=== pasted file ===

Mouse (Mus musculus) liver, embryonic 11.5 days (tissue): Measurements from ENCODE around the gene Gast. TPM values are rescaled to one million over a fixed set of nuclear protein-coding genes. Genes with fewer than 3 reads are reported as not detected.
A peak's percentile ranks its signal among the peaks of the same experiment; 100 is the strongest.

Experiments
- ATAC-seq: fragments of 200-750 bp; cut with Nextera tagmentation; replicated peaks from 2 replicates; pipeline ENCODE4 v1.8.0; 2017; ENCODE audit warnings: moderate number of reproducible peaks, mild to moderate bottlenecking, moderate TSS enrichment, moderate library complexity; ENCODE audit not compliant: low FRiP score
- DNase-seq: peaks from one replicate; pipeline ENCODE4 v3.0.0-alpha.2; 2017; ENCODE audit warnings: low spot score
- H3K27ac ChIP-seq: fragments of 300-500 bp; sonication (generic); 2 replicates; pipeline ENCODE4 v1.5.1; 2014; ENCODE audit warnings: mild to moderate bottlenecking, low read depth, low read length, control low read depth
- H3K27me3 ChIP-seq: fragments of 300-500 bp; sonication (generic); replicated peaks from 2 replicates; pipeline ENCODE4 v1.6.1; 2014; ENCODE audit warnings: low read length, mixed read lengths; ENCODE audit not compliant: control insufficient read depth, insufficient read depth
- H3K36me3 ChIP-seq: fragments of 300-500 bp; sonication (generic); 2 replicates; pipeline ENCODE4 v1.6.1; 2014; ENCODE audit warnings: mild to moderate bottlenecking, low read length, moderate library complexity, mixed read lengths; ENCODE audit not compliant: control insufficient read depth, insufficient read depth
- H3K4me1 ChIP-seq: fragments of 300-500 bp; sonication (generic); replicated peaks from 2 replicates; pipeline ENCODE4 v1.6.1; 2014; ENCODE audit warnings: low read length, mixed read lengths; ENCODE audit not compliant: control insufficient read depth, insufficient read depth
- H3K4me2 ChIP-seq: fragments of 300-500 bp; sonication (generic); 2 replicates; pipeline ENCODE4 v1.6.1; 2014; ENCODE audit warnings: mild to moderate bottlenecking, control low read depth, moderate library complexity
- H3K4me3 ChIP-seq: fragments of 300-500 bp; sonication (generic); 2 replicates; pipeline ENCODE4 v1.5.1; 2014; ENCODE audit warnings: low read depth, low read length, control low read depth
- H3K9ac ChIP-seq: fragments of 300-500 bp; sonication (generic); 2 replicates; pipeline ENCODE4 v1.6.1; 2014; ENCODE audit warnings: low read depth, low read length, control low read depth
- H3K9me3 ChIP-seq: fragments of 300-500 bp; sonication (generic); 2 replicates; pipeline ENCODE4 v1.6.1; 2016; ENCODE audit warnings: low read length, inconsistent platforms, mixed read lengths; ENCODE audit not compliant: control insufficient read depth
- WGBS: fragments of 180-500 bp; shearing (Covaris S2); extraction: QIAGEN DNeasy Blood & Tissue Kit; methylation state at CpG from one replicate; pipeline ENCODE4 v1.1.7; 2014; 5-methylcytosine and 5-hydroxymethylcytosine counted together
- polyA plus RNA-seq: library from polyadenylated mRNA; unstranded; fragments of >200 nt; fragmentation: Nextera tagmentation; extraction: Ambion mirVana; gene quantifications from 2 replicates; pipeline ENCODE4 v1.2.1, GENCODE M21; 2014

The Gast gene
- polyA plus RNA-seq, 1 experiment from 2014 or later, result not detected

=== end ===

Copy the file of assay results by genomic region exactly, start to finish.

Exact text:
Mouse (Mus musculus) liver, embryonic 11.5 days (tissue): Measurements from ENCODE around the gene Gast. TPM values are rescaled to one million over a fixed set of nuclear protein-coding genes. Genes with fewer than 3 reads are reported as not detected.
A peak's percentile ranks its signal among the peaks of the same experiment; 100 is the strongest.

Experiments
- ATAC-seq: fragments of 200-750 bp; cut with Nextera tagmentation; replicated peaks from 2 replicates; pipeline ENCODE4 v1.8.0; 2017; ENCODE audit warnings: moderate number of reproducible peaks, mild to moderate bottlenecking, moderate TSS enrichment, moderate library complexity; ENCODE audit not compliant: low FRiP score
- DNase-seq: peaks from one replicate; pipeline ENCODE4 v3.0.0-alpha.2; 2017; ENCODE audit warnings: low spot score
- H3K27ac ChIP-seq: fragments of 300-500 bp; sonication (generic); 2 replicates; pipeline ENCODE4 v1.5.1; 2014; ENCODE audit warnings: mild to moderate bottlenecking, low read depth, low read length, control low read depth
- H3K27me3 ChIP-seq: fragments of 300-500 bp; sonication (generic); replicated peaks from 2 replicates; pipeline ENCODE4 v1.6.1; 2014; ENCODE audit warnings: low read length, mixed read lengths; ENCODE audit not compliant: control insufficient read depth, insufficient read depth
- H3K36me3 ChIP-seq: fragments of 300-500 bp; sonication (generic); 2 replicates; pipeline ENCODE4 v1.6.1; 2014; ENCODE audit warnings: mild to moderate bottlenecking, low read length, moderate library complexity, mixed read lengths; ENCODE audit not compliant: control insufficient read depth, insufficient read depth
- H3K4me1 ChIP-seq: fragments of 300-500 bp; sonication (generic); replicated peaks from 2 replicates; pipeline ENCODE4 v1.6.1; 2014; ENCODE audit warnings: low read length, mixed read lengths; ENCODE audit not compliant: control insufficient read depth, insufficient read depth
- H3K4me2 ChIP-seq: fragments of 300-500 bp; sonication (generic); 2 replicates; pipeline ENCODE4 v1.6.1; 2014; ENCODE audit warnings: mild to moderate bottlenecking, control low read depth, moderate library complexity
- H3K4me3 ChIP-seq: fragments of 300-500 bp; sonication (generic); 2 replicates; pipeline ENCODE4 v1.5.1; 2014; ENCODE audit warnings: low read depth, low read length, control low read depth
- H3K9ac ChIP-seq: fragments of 300-500 bp; sonication (generic); 2 replicates; pipeline ENCODE4 v1.6.1; 2014; ENCODE audit warnings: low read depth, low read length, control low read depth
- H3K9me3 ChIP-seq: fragments of 300-500 bp; sonication (generic); 2 replicates; pipeline ENCODE4 v1.6.1; 2016; ENCODE audit warnings: low read length, inconsistent platforms, mixed read lengths; ENCODE audit not compliant: control insufficient read depth
- WGBS: fragments of 180-500 bp; shearing (Covaris S2); extraction: QIAGEN DNeasy Blood & Tissue Kit; methylation state at CpG from one replicate; pipeline ENCODE4 v1.1.7; 2014; 5-methylcytosine and 5-hydroxymethylcytosine counted together
- polyA plus RNA-seq: library from polyadenylated mRNA; unstranded; fragments of >200 nt; fragmentation: Nextera tagmentation; extraction: Ambion mirVana; gene quantifications from 2 replicates; pipeline ENCODE4 v1.2.1, GENCODE M21; 2014

The Gast gene
- polyA plus RNA-seq, 1 experiment from 2014 or later, result not detected